US6930912Oct 3, 2003Aug 16, 2005Canon Kabushiki KaishaMagnetic memory and driving method therefor
US6956763Jun 27, 2003Oct 18, 2005Freescale Semiconductor, Inc.MRAM element and methods for writing the MRAM element
US6967366Aug 25, 2003Nov 22, 2005Freescale Semiconductor, Inc.Magnetoresistive random access memory with reduced switching field variation
US7129098Nov 24, 2004Oct 31, 2006Freescale Semiconductor, Inc.Reduced power magnetoresistive random access memory elements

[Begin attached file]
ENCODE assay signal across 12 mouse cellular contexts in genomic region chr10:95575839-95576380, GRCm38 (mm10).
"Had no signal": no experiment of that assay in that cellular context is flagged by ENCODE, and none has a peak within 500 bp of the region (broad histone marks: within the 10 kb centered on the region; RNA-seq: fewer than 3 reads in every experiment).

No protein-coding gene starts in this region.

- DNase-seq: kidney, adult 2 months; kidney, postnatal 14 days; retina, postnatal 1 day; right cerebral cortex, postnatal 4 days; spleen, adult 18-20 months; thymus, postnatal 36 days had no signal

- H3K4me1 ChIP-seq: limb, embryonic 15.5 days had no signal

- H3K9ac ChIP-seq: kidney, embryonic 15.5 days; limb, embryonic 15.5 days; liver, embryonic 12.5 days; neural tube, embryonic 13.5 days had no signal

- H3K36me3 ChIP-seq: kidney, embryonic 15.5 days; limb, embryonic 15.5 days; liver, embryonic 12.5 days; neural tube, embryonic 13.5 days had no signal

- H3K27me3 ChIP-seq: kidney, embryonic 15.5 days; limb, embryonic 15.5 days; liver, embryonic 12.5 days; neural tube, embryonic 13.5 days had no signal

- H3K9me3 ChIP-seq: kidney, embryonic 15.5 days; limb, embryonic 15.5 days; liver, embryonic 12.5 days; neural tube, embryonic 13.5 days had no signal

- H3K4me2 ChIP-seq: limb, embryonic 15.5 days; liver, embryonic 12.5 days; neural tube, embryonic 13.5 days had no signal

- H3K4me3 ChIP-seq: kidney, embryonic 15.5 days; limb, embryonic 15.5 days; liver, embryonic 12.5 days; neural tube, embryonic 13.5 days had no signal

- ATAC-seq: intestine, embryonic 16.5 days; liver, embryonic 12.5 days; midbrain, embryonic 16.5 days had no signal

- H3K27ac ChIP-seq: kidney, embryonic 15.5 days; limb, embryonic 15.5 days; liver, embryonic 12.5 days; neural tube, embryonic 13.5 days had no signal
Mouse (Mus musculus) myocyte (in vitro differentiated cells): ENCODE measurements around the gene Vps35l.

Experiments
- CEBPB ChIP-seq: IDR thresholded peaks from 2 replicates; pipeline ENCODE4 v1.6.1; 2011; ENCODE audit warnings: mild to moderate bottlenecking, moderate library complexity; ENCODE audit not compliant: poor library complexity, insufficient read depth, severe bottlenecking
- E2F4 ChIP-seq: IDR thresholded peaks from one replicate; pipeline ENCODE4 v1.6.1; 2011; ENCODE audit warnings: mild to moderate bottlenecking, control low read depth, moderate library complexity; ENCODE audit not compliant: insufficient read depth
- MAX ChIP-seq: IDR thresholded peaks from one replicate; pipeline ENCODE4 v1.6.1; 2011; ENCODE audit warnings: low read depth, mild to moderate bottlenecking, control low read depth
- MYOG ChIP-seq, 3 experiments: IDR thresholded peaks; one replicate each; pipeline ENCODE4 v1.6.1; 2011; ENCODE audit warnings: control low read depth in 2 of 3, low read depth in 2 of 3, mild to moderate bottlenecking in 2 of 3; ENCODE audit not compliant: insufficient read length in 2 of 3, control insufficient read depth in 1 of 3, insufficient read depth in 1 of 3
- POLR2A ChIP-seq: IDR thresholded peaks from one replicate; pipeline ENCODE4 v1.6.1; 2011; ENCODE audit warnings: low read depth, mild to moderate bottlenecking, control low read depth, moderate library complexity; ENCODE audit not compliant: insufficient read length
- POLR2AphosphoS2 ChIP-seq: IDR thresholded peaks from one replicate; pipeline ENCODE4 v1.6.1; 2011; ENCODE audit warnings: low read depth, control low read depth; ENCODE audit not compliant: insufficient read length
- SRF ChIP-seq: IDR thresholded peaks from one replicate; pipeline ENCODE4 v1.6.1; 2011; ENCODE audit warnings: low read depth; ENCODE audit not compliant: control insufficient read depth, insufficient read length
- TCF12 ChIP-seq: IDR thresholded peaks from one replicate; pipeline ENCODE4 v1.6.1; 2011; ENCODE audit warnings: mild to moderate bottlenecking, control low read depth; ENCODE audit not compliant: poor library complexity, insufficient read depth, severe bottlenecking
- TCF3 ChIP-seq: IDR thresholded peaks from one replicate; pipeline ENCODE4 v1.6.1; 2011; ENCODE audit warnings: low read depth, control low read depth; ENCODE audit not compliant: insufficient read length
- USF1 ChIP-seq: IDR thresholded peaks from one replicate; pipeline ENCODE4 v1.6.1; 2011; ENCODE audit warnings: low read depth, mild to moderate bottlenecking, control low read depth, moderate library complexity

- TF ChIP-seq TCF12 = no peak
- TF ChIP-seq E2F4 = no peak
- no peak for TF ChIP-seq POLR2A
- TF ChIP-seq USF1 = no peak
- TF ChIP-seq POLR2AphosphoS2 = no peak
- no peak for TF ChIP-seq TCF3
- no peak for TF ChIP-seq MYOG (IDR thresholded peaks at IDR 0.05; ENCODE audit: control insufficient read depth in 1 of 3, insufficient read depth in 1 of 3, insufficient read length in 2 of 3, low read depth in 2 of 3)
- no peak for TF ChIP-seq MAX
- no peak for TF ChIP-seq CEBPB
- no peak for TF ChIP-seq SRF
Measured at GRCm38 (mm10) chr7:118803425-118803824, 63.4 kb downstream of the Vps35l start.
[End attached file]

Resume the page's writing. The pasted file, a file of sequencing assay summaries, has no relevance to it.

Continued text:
US7184300Jan 9, 2003Feb 27, 2007Freescale Semiconductor, Inc.Magneto resistance random access memory element
US7233537 *Oct 1, 2002Jun 19, 2007Renesas Technology Corp.Thin film magnetic memory device provided with a dummy cell for data read reference
US7465589Aug 25, 2005Dec 16, 2008Everspin Technologies, Inc.Multi-state magnetoresistance random access cell with improved memory storage density
Classifications
U.S. Classification365/225.5, 365/55, 365/66, 365/209
International ClassificationG11C11/16
Cooperative ClassificationG11C11/16
European ClassificationG11C11/16
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Effective date: 19971001